Kevin Berry is an 12-year mantle cell lymphoma survivor, in his third remission. He works on Human Spaceflight programs, is a freelance writer and editor, and supports newly diagnosed patients through his ministry, Taking Vienna. He lives in Central Florida with his wife and adult children.
I’ve been doing the cancer thing for over 12 years now. I’m treated at a local “neighborhood” onco, as well as at our disease’s version of the “big box” store, a cancer megaplex about three hours away. These places have become second homes to me. The other day, in my pre-med haze (sleepy on antihistamine, buzzed on steroid and detached on nausea med) I realized just how much time I’ve spent in these places. Aided by the chemical creativity enhancers, I came up with own version of the classic “you know you’ve …” routine.
You know when you’ve been at the oncologist too many times, when:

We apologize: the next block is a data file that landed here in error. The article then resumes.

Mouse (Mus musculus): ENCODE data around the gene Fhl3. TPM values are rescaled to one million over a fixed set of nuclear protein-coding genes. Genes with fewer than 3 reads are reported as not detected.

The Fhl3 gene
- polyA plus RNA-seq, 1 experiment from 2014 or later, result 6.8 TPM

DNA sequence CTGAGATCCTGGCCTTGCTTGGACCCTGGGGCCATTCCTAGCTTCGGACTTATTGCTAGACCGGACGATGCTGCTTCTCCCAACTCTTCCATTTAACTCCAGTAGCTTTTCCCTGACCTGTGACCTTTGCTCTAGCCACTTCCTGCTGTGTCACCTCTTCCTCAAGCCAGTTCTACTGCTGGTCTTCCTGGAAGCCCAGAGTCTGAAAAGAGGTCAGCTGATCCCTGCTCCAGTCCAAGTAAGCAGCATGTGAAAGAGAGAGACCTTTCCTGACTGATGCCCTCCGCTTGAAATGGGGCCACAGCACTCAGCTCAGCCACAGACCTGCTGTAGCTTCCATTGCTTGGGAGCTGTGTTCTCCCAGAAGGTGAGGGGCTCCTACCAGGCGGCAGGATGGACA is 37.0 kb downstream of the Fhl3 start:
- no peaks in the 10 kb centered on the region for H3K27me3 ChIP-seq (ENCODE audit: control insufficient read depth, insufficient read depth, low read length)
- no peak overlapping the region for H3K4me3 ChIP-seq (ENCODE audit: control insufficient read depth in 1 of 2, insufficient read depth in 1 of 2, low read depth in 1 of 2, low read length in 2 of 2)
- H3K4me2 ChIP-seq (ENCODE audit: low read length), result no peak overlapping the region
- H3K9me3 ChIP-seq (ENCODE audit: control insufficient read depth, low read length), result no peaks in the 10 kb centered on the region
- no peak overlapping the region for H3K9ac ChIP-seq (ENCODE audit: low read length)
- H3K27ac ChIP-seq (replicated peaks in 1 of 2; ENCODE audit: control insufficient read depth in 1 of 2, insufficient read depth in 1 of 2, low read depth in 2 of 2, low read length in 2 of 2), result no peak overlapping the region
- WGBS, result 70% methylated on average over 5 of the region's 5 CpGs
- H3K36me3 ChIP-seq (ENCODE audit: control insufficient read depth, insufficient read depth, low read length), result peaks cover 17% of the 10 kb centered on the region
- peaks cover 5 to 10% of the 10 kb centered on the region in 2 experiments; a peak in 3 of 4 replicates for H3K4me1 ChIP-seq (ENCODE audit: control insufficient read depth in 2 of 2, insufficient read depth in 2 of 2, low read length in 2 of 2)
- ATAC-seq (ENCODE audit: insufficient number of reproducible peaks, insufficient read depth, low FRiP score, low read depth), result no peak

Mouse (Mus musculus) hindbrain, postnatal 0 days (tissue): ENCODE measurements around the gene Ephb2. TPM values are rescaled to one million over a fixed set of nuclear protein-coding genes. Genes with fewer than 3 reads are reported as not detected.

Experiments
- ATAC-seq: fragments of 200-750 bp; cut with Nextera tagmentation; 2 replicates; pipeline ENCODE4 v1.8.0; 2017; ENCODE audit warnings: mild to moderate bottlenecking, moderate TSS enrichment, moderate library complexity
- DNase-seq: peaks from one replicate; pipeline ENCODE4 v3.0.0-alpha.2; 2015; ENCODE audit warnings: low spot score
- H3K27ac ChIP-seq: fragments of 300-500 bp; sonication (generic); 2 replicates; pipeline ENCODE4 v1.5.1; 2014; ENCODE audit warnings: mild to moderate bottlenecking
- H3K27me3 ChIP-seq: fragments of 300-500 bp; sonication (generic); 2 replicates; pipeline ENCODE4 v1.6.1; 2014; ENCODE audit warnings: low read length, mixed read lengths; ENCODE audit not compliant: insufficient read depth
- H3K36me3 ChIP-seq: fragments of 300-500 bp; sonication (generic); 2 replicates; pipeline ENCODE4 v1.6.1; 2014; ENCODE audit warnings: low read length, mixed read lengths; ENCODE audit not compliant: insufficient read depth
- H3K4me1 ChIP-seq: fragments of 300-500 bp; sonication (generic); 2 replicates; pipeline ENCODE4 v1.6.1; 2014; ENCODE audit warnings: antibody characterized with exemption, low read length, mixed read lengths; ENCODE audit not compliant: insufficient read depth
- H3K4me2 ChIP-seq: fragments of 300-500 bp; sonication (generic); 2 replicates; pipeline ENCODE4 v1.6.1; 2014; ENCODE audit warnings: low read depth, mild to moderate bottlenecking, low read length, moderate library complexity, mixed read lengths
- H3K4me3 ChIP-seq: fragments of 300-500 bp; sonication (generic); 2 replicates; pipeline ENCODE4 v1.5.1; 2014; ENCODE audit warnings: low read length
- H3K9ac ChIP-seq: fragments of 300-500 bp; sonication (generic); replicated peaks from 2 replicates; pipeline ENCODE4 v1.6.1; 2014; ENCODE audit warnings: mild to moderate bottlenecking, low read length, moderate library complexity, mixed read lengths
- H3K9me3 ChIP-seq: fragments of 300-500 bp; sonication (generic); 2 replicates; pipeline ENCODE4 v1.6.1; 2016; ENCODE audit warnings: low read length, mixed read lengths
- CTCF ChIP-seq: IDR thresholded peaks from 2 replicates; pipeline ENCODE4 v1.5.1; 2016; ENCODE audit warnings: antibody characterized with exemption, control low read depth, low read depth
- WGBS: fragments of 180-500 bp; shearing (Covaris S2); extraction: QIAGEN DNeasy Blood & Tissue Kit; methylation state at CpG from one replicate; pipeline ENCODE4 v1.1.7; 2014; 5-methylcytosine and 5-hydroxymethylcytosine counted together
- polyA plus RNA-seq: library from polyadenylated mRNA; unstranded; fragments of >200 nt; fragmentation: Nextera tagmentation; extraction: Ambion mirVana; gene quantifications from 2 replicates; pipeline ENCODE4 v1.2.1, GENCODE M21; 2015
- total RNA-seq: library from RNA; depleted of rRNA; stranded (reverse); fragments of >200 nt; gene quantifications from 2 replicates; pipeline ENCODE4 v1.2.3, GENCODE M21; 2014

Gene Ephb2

- You walk in and the entire staff yells your name, al la “Norm” of Cheers
- The operator at the mega center recognizes your voice and phone number
- You get torqued off when someone has “your” chemo chair, out of the 24 available
- The nurses have your birthday, including the year, memorized
- The doctor opens your chart and says, “Wow! I’ve never seen anyone who’s had THAT much Rituxan!"
- A new doc asks for your medical history, and runs out of paper making notes
- You got to a walk-in clinic, the doc asks for your medical history, you sigh, and say, “buckle your seat belt."
- You are correcting nurse’s pronunciations of your meds, even the chemical formulas
- Former employees are asking you for the latest office gossip
- You are in charge of the book shelves, even though there are volunteers available
- They ask your opinion when redecorating the office
- The doctor is more interested in your job and family than talking about your disease
- You are telling the research docs about published papers they haven’t heard of yet
And, best of all:
An attractive woman says, “Drop your pants, I want to feel your groin.” And your wife just goes on reading her book!
Besides the other wonderful blogs on curetoday.com
, I hope you'll also visit my Taking Vienna
site. That’s where I talk in a much more personal way about my battle, my family and friends and other random and odd musings.